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The mobile phone era has ushered in services like rideshares and food delivery, and the use of apps to use such services has exploded. You may also be using mobile payment apps such as Google Pay. These apps will ask for your card information when you use their services.
You may be wondering: Is it safe to share your card data with apps? In most cases, yes. But there are a few issues to keep in mind.
Even though an app may be safe in itself, certain security issues could compromise its safety. For example, if you use a public network, the information you provide could be hacked. That would give criminals access to your card information and put your data at risk.
Using public charging stations could also expose your data. It is possible for hackers to load malware onto charging stations at public places such as airports, which means you may be compromising your data by using such amenities. That’s why you would be better off sticking to your own wireless charger.
When downloading an app, ensure that it’s legitimate and not a malicious app that could infect your phone with malware that would compromise your information. Make sure to do your research and verify that the platform or website you are downloading an app from is legitimate. Also, be vigilant and constantly update your software so you have the most current security measures available to protect your data.
Another pitfall to watch for is that you don’t give apps permissions they don’t need. Read through the fine print and make sure you are only allowing access to information you’re comfortable sharing. For instance, if an app asks for access to your contacts, you don’t have to provide it.
Standards for apps
The payments industry has a body called the Payment Card Industry Security Standards Council (PCI SSC) that comes up with global standards to safeguard payments. Those standards are constantly updated as the environment evolves, to help protect your card information, even when you give the information to an app.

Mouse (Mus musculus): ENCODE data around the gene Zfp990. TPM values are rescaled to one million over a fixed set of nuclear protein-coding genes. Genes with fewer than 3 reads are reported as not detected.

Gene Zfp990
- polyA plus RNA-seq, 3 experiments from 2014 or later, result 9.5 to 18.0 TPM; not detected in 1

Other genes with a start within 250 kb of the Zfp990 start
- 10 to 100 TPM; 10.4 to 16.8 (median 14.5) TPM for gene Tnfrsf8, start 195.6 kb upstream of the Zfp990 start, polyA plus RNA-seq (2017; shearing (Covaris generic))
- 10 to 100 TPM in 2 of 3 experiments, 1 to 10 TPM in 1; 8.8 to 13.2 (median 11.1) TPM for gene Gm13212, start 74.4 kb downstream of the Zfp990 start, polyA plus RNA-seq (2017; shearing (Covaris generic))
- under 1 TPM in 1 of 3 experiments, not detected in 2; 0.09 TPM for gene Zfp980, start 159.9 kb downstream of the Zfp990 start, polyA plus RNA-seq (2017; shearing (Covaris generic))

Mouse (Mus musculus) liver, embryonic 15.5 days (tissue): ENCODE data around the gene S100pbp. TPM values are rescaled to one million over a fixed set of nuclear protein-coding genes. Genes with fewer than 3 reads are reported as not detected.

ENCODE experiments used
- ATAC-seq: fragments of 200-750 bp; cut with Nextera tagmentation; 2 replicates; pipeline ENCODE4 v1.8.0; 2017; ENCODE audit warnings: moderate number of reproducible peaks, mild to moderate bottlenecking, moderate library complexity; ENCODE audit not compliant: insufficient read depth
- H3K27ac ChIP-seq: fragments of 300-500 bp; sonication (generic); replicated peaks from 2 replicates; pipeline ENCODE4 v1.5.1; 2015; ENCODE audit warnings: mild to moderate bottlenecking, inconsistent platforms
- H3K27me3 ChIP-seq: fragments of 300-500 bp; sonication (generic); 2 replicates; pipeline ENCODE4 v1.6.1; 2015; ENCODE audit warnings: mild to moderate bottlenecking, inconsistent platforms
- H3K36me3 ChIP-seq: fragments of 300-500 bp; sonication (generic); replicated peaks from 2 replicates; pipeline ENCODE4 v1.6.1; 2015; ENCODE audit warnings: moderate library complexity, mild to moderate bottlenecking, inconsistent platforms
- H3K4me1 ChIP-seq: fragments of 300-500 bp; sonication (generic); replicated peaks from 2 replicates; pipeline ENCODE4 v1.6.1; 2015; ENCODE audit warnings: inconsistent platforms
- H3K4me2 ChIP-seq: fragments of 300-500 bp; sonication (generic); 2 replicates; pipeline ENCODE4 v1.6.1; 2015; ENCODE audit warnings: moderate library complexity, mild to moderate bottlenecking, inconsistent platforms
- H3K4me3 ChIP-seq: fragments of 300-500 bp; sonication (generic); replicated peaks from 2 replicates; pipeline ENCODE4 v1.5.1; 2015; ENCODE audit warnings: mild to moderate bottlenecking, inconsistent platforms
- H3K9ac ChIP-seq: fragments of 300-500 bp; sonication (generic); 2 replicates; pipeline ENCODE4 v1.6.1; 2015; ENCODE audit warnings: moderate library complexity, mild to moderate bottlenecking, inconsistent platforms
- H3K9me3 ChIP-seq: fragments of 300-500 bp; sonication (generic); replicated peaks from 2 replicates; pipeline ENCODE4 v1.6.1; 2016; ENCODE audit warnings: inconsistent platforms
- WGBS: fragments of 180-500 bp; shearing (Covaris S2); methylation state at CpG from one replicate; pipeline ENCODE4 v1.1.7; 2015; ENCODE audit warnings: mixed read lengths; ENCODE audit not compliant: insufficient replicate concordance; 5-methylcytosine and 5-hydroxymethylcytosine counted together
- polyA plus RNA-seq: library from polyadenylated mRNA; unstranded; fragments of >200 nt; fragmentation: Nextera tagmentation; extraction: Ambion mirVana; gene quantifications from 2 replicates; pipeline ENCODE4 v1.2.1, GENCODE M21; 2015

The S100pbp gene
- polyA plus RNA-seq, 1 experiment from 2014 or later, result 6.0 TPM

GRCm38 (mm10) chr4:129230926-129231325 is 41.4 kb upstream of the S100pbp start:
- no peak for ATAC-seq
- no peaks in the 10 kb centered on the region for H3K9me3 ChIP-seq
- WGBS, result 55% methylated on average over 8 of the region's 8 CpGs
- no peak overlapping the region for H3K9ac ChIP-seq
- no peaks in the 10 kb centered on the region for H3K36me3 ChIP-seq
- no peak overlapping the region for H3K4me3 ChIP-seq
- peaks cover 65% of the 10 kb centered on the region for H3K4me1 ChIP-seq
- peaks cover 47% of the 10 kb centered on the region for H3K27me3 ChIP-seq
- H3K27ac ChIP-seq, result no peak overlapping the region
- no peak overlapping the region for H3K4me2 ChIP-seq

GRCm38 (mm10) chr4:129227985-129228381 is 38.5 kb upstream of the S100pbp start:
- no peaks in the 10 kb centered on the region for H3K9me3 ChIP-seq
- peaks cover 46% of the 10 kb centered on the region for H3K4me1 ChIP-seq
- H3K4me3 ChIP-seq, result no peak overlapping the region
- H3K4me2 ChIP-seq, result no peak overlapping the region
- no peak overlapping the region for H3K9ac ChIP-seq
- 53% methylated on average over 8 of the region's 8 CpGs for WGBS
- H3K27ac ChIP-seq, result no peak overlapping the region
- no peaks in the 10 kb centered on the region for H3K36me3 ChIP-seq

Three points at which your data could be compromised on an app are when you enter the data, when it’s stored on the app on your device and when it’s transmitted out of the device. PCI standards require app developers to provide security in all these aspects in compliance with its evolving standards.
The standards say data stored on a mobile device should not be readable by unauthorized persons. Data transmitted outside of a mobile device should be encrypted. A private key is used so sensitive information is only available to the sending and receiving parties.
This prevents eavesdropping on the information, if your mobile device is compromised. Eavesdropping could also happen when your data passes through cellphone infrastructure.
The PCI standards also call for protections within the app itself, rather than just within a network, such as firewalls. In-app protections help detect attacks and protect information, and can end your sessions or shut down an application if they sense an attack. They may even be able to identify and report any unusual activity.
For payment apps, there should be a mechanism that enables them to be disabled, in case of compromise, by a provider responsible for the service. The PCI security standards specify that apps distributed through online app stores have certain controls in place to ensure the integrity of the software and authenticate the sources of the apps.
The bottom line
Popular credit card-based apps such as Uber and Lyft, Google Pay and Door Dash will ask for your credit card information for convenience of use. Considering there are standards that the Payment Card Industry has developed for app security, it’s generally safe to give your information to apps. However, you should always watch out for security pitfalls, and be careful that you don’t put your data at risk.